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Peterson To The House -- Again

Notebook: Rookie ties NFL record for punt returns; Acho shines vs. Rams


Rookie Patrick Peterson returns a punt 80 yards during Sunday's win in St. Louis, tying an NFL record with four scoring punt returns in a season.

An hour or so before Sunday's game prior to warmups, Patrick Peterson took a couple of minutes to talk to Rams punter Donnie Jones.

Like Peterson, Jones attended Louisiana State University, a kinship that carries through despite Peterson playing at LSU long after Jones left. Jones kicking to Peterson was a topic, and it would have been hard to believe it wouldn't have been.

It's also hard to believe Jones ended up punting to Peterson once the game started.

Peterson admitted he was surprised Jones did, after Peterson took back his NFL-record-tying fourth punt back for a touchdown during the 23-20 Cardinals' win, an 80-yarder that was actually the shortest of Peterson's four TDs this season.

"I told the guys to be patient, that we'd get one sooner or later," Peterson said, noting that it was "amazing" to be in the NFL record books. "I knew I was scoring. Once I saw the middle of the field wide-open and I saw Donnie down, I knew I was getting in the end zone."

Rams coach Steve Spagnuolo said the ball was supposed to be kicked away from Peterson – Jones said he hit it wrong – yet Peterson almost dropped it. Trying to steal a second glance at the coverage as the ball came down, Peterson barely grabbed the ball with his fingertips.

"When I looked up again it was dropping pretty fast and I was like, 'Oh my God,' " Peterson said. "I had to get on my high horse and hurry up and get to the ball."

Not only did Peterson tie the NFL record but he broke the franchise record for punt return touchdowns in a career already – and he's played just 11 games. He also snapped Vai Sikahema's record for punt return yards in a season. Peterson already has 558 this year, bettering Sikahema's 550 in 1987.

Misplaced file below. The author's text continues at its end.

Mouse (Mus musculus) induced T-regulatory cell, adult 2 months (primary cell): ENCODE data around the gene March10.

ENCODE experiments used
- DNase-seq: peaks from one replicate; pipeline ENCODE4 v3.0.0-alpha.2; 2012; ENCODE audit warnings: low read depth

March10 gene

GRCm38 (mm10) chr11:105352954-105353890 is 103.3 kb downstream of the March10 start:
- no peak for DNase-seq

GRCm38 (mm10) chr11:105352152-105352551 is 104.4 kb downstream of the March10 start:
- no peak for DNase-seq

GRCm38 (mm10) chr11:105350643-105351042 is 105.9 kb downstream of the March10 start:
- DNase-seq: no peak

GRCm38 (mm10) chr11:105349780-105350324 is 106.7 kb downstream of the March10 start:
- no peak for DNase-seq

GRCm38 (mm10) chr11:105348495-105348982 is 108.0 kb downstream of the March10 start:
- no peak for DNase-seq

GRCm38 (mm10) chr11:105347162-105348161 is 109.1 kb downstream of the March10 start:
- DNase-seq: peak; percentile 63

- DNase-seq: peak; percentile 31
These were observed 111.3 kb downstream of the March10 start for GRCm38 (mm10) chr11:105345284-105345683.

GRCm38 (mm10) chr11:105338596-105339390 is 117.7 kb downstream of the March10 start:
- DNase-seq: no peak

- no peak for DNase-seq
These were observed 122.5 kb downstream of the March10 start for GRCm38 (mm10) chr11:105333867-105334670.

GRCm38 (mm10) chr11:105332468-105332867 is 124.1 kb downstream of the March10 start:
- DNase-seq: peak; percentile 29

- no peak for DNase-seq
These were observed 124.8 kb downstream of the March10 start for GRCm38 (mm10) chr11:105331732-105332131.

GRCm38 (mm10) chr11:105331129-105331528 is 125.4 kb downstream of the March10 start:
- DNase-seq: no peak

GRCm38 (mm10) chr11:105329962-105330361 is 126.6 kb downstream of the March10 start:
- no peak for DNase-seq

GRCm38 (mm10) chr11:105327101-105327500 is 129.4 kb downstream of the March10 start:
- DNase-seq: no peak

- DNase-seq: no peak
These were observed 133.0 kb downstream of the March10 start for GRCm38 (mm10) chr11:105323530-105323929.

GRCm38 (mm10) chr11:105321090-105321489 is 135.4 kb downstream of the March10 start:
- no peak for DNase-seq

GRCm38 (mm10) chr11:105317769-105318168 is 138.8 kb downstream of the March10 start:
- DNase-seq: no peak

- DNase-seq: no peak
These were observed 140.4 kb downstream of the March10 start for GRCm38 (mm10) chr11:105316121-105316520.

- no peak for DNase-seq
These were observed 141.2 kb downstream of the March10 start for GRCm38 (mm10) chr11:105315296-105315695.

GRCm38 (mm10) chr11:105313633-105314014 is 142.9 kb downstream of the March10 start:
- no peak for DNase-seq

Peterson is averaging 18.0 yards a return this year, on 31 returns, and now, touchdowns are almost expected.

"If they kick the (expletive) to him, why not," said cornerback Richard Marshall, who came up with a key block on the return. "Pat P is the man. There's nothing else to be said. We know if we hold up, he'll have a chance."


Rookie linebacker Sam Acho continues to play better. He had two more sacks Sunday, his fourth and fifth of the season to tie Calais Campbell for the team lead, and also forced and receovered fumbles.

Acho, loathe to talk about himself, said his improvement "has been an ongoing process. I've been learning from the veterans."

Whisenhunt, though knows his fourth-round pick has a lot to do with it.

"You brought him along the right way," Whisenhunt said. "You didn't throw him in there early, you got him some reps and he earned his way on special teams. It doesn't take very long when you are around Sam to figure out how smart he is and how detail-oriented he is, which is critical in this defense. He makes plays, and he's got athletic ability. But he makes plays because he understands where he needs to be and what he needs to do."


Coach Ken Whisenhunt said quarterback Kevin Kolb just didn't have enough preparation time to be able to start Sunday, but he gave serious consideration to making Kolb the backup and letting him play some during the game. Instead, Kolb was named as an inactive when it was decided it would be difficult for Kolb to warm up his bad toe and foot and then stand around for a while before coming in and trying to play on turf.

"It's tough to get that thing warmed up and ready to go," Whisenhunt said. "That was the biggest concern today. I anticipate that won't be an issue this week."


Running back Beanie Wells was tied with LaShon Johnson with 214 yards after the Cardinals got their final first down, but instead of just taking a knee with the lead at three points, Whisenhunt went ahead with a handoff – Wells ran for 14 yards – so his back could own the record.

"It was a risk," Whisenhunt acknowledged. "But if you look at the way we have run the ball -- or not run the ball as we should have over the years -- when you have an opportunity to do that I felt you do that. Not only for Beanie but for the offensive line too. We told Beanie to hold on to it. We were just trying to get one yard."

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